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6 changes to the law that every driver should be aware of

Kwik Fit | Thursday 10th September 2015 9:00am

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Over the past year we have seen a number of big changes to laws and regulations that effect motorists in the UK with several more changes in the pipeline for the coming months.

In case you missed them, here’s our list of the top 6 changes to the law that have taken place, and some that will be enforced very soon.

1. The end of the tax disc

Although the changes to the law surrounding car tax came into effect in last October, there are many who are still oblivious to the recent changes. Drivers are no longer required to display a tax disc on the windscreen of their vehicle and will no longer receive one from the DVLA. Instead you’ll be able to check on a car’s tax status online via the DVLA’s website.

The biggest change that motorists will see is when they are buying or selling a car. Motorist are no longer able to transfer tax to a new owner, they will have to buy new tax once the sale is complete. So watch out for sellers advertising that the car comes with a number of months tax included as you won’t be able to use this.

2. Drink & drug driving changes

A new law came into effect at the end of 2014 which made the legal drink-drive limit in Scotland lower than anywhere else in the UK. The legal alcohol limit has changed from 80mg in every 100ml of blood to 50mg.

Along with changes to the drink-driving regulations, police have now been given new powers to catch motorists driving under the influence of drugs. The changes, which came into effect in March 2015, state that it is an offence to drive with certain drugs in your system above a specified level. This even includes some common medicines. Now officers can test for drugs like cocaine and cannabis at the roadside with new drug swab testing equipment, dubbed the “drugalyser”, while they can request samples for other illegal substances at a police station.

Police are taking this new law very seriously and if you’re caught driving under the influence of drugs, you could face a hefty fine, a driving ban and even time in prison.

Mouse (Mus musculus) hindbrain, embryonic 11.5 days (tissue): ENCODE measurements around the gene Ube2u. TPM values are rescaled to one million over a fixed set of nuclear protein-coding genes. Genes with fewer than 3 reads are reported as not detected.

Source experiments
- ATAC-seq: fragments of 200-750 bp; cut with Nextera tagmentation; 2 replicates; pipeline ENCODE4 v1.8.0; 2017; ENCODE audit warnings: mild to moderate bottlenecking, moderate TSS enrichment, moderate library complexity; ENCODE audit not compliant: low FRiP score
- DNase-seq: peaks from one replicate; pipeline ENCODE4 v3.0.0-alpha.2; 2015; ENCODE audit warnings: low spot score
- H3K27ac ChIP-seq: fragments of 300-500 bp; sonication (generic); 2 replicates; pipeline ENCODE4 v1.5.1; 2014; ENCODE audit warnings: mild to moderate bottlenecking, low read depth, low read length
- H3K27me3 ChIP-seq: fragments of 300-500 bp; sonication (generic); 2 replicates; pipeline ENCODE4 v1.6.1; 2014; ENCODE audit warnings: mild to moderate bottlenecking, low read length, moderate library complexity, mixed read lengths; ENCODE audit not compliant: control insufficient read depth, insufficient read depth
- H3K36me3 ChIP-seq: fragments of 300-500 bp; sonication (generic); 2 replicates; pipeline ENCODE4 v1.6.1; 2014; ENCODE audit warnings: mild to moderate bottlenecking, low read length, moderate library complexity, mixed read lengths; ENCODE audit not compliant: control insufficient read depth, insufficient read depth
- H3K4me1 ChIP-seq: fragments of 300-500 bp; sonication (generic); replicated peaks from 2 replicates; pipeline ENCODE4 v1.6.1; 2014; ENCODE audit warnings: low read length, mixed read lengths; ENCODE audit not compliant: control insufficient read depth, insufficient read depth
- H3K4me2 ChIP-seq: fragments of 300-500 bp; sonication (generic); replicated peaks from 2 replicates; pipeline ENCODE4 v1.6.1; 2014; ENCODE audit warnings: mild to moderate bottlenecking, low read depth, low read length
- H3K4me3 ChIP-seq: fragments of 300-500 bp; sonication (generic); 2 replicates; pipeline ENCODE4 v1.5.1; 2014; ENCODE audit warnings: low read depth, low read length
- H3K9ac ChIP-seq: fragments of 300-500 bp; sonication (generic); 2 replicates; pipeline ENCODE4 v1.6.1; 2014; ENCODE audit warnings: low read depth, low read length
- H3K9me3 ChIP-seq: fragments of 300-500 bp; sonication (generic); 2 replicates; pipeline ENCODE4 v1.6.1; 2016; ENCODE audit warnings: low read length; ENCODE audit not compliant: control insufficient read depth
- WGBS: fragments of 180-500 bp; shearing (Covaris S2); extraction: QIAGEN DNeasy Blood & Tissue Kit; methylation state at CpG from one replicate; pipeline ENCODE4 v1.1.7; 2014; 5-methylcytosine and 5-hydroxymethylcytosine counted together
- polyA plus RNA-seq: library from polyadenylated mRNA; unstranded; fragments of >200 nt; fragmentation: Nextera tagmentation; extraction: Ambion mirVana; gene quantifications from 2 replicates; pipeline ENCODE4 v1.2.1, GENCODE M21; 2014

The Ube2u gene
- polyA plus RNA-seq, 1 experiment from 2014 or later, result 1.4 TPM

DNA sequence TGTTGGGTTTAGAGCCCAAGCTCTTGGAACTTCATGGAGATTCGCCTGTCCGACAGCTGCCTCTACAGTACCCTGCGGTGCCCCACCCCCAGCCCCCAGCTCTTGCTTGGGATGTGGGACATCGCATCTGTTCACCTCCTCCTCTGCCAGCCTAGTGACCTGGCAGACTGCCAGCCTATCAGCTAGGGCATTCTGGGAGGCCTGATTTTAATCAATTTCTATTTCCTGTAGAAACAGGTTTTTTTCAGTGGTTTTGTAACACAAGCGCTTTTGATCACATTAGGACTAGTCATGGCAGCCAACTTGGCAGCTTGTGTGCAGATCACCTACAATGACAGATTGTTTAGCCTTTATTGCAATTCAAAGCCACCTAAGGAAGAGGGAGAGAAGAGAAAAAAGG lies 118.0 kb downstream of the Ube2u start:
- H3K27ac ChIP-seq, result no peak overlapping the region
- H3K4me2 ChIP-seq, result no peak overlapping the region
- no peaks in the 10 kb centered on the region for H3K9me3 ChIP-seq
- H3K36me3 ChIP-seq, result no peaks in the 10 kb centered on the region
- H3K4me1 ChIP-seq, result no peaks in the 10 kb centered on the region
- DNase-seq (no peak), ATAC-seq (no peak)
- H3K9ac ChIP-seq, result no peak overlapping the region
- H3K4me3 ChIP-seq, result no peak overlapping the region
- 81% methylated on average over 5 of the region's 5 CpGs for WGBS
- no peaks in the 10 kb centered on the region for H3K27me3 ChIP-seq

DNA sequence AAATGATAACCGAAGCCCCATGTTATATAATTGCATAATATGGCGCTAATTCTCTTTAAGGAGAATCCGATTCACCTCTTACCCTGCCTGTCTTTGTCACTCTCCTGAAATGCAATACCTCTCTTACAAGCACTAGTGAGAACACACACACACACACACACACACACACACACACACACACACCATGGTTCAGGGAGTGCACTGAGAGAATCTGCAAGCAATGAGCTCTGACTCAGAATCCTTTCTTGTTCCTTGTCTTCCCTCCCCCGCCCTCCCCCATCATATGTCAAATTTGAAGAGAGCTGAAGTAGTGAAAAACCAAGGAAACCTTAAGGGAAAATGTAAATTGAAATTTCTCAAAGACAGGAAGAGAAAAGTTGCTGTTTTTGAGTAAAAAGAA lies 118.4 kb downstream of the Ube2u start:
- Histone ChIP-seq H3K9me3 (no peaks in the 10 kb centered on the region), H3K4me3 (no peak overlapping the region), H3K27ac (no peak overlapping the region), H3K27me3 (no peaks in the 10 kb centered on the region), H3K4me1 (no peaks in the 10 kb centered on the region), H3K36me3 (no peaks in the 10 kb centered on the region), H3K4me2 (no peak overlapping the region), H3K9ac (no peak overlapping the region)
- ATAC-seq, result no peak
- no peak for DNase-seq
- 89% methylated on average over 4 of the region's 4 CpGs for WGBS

3. Bye bye to the paper driving licence

Hot on the heels of the end of the tax disc, the paper counterpart driving licence has also been scrapped as of 8 June 2015.

From now on when you need to renew or change any information on your driving licence you will only be sent a photocard and everything else will be recorded through the DVLA’s online database. All records of points and penalties will be held online by the DVLA, rather than recorded on your paper counterpart licence. You can now view your driving record on the DVLA database by going to: https://www.gov.uk/view-driving-licence.

4. Get in lane

It's nearly two years since the government introduced a new law to clamp down on the behaviour of hogging the middle lane of a motorway but it’s only now that anyone has been convicted in court of this offence. A van driver recently became the first motorist in the UK to be prosecuted for hogging the middle lane of a motorway. The penalty for middle lane hogging can be anywhere up to a £100 fine plus points.

5. Baby on board

In the past, laws on when to switch your child from a rear facing seat to a front facing one were based more on weight than age, but new European i-size regulations have seen a growth in new height-based car seats. Parents were previously advised to keep their child in a rear facing car seat until they reach 9 kg (approximately 9 months old). However the new i-size regulations which came into effect in the UK in April 2015 state that parents will need to keep their child in a rear facing seat until they are 15 months old. This means parents may have to replace their old child car seat with one that meets the new regulations as their child grows. It is recommended by many paediatricians and child health organisations that you keep your child in a rear facing car seat for as long as possible.

6. Smoking behind the wheel

Smoking in work vehicles has been illegal since 2007, but from 1st October 2015 it’ll be against the law to light up in a car carrying anyone under the age of 18. The new law will make it an offence for parents, carers or other adults in a car carrying anyone under the age of 18 to light up. The punishment is expected to carry a £60 fine or points on the motorist’s licence and could rise to as much as £10,000 for drivers who fail to stop passengers smoking in a vehicle carrying a child.

Making a Plea

In addition to the six changes mentioned here, the Government is rolling out a new ‘Make a Plea’ Service following a successful trial in Greater Manchester, which will allow drivers who are charged with a minor motoring offence to plead guilty or not guilty online. This means motorist can make their case online through a secure website 24-hours-a-day without having to attend court.

Photo Credit: West Midlands Police
Tags : News

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